What Countries Legalise Drugs

What Countries Legalise Drugs

During my visits over the course of a month, I met with some of the peer support staff, including João, a compact, blue-eyed man who rigorously reviewed the details and nuances of what I was learning. João wanted to make sure I understood that their role in the reception center is not to force someone to stop using it, but to help minimize the risks to which users were exposed. Goulão was a 20-year-old medical student when he was offered his first heroin attack. He refused because he didn`t know what it was. When he finished his studies, got his license to practice medicine and started practicing medicine at a health center in the southern city of Faro, it was everywhere. Like Pereira, he specialized in drug treatment. Full legalization is often proposed by groups such as libertarians who oppose drug laws on moral grounds, while regulated legalization is proposed by groups such as Law Enforcement Against Prohibition, which oppose drug laws because they fail to achieve their stated goals and greatly exacerbate the problems associated with illicit drug use. But they recognize that there are harms associated with currently banned drugs that need to be minimized. Not all proponents of drug relegalization necessarily share a common ethical framework, and people may take this view for a variety of reasons. In particular, advocating the legalization of drugs does not mean consenting to drug use. [17] [18] [19] Because each country has its own regulations and most distinguish between different classes of drugs, it can be difficult to regulate which ones should be more accessible, as a particular drug that is criminalized in one region might be perfectly acceptable elsewhere. Pinto M, Oliveira MJ, Teles S, Carvalho H, Queiroz J, Rodrigues C, et al. Austerity measures and the Portuguese drug model: mixed-methods frontier research.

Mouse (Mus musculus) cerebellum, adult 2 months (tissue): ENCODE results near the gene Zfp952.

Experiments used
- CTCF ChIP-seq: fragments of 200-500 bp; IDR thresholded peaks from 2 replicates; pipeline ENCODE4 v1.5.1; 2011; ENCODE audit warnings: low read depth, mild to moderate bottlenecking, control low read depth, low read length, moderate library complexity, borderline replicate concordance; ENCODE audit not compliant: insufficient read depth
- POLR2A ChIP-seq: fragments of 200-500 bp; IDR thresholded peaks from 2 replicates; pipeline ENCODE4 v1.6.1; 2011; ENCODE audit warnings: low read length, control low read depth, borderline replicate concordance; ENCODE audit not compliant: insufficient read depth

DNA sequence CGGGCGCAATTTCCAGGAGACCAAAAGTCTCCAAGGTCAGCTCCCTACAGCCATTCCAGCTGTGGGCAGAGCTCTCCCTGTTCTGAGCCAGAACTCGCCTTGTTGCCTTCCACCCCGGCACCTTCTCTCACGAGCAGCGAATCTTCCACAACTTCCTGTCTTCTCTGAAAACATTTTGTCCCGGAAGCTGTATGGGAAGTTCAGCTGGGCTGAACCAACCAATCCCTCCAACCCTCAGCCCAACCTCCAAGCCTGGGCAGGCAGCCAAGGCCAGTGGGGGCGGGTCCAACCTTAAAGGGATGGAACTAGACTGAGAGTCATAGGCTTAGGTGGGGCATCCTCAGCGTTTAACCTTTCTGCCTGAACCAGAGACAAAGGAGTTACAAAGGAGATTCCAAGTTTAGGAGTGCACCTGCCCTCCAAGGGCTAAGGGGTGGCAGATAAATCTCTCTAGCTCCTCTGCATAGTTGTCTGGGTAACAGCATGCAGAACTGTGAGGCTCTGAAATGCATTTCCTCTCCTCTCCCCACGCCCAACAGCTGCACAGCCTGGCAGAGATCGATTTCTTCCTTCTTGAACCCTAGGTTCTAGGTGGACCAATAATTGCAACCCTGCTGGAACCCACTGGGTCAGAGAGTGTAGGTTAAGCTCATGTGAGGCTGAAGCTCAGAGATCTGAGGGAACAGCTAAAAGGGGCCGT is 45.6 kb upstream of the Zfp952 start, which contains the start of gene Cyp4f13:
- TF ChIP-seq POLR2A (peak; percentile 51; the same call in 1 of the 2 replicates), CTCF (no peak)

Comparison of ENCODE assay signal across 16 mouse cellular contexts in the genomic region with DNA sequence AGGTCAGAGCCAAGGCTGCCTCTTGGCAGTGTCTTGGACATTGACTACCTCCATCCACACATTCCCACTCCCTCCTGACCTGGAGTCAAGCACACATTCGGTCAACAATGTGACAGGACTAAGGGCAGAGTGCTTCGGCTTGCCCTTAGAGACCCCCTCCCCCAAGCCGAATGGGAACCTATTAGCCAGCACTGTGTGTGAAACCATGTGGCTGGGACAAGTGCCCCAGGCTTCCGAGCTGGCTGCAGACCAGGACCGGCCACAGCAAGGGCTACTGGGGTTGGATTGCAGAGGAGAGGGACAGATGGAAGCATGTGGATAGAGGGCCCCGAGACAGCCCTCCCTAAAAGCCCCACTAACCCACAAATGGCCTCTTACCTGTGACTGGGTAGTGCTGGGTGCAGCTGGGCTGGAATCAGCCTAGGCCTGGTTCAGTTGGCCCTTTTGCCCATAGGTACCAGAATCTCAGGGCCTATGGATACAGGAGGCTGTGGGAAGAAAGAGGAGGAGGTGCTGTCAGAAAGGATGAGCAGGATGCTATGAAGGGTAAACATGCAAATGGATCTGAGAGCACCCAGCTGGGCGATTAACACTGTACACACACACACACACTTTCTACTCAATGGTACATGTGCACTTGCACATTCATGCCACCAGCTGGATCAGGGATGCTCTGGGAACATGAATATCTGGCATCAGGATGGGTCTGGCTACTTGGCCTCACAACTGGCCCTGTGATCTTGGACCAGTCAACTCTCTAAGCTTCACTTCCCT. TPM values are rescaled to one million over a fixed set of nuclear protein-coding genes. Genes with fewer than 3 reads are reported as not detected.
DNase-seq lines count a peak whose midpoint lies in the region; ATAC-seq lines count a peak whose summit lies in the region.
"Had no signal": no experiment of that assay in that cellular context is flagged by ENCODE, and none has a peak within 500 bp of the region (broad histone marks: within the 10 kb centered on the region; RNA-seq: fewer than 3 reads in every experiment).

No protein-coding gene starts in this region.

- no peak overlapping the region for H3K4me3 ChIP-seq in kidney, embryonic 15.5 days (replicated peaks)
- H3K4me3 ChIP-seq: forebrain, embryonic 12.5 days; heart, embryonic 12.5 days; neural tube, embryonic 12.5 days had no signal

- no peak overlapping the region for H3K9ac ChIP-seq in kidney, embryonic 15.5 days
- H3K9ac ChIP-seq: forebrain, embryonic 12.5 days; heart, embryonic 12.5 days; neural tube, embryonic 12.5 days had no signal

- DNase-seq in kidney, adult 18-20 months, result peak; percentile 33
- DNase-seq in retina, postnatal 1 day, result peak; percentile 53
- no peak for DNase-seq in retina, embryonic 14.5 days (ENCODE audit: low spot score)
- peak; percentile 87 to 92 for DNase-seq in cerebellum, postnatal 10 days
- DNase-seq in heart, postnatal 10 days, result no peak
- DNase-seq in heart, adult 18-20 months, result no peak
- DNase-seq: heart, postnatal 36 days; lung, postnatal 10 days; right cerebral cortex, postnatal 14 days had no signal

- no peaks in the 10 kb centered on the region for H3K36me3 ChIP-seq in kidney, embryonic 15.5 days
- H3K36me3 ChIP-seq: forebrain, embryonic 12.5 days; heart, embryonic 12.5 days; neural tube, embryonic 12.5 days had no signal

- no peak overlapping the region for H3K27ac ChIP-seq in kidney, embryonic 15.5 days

V. N. Gaia: APDES; 2015. www.researchgate.net/publication/332152688_Austerity_and_the_Portuguese_Drug_Policy_Model_An_exploratory_mixed_method_research. Retrieved 3 February 2020. The legalization of drugs would affect the supply and demand that exists today with these illicit substances. The price of production would increase due to the costs associated with the transportation and distribution of these substances. [34] Drug prohibition has been found to have resulted in a reduction in the surplus of users. The decrease in consumption is due to the increase in the price of these drugs. Individuals reacted to price increases from high levels, rather than reacting to prices that started low.

[35] This is a clear example of how supply and demand are influenced. Argentina is also discussing the decriminalization of other drugs for personal use, but has not yet done so. People who have committed drug-related offences are currently the second largest group in prisons and their number has increased in recent years. After the socio-cultural change and diversification of drug use patterns in Portugal, which were later observed in Portugal but are somehow identical to the main European trends, drug use defies its label of something that takes place on the margins of society. In addition to focusing on normalizing the use of certain illicit drugs and recreational use [59], research has focused on patterns of use defined as functional [60], independent [61], religious [62], healthy [63], socially integrated [64] and non-problematic [57, 65]. These data are gaining momentum to argue for the need to consolidate the ongoing paradigm shift, including by strengthening health concepts broad enough to take into account well-being and not just pathology, which is obviously a bad concept when it comes to strengthening and respecting the dignity of people who use drugs. As noted earlier, such pathologization serves to undermine the capacity and self-determination of drug users [37]. Updated data on persons registered under the Drug Act (31.

December 2019) indicate 1862 inmates (the second lowest number in this decade) who were convicted primarily of trafficking (76%), followed by minor transactions (24%). The „other“ category represents less than 1% [27]. Notably, there is no information on the crime of drug use. The increase in punitive measures raises the question of what has happened in Portugal over the past decade and the role actually played by the 2008 Supreme Court decision. Hughes C, Stevens A. What can we learn from the Portuguese decriminalisation of illicit drugs? F. J Criminol. 2010;50(6):999-1022. doi.org/10.1093/bjc/azq038. On November 9, 2018, Thailand`s National Assembly formally proposed to allow the authorized medical use of marijuana, legalizing what was previously considered a dangerous drug. Drug legalization: The subject is full of controversies and endless arguments. On the one hand, those who oppose the legalization of dangerous drugs could potentially lead to more people accessing them and developing addictions and overdoses, which could obviously become a serious problem for governments and communities.

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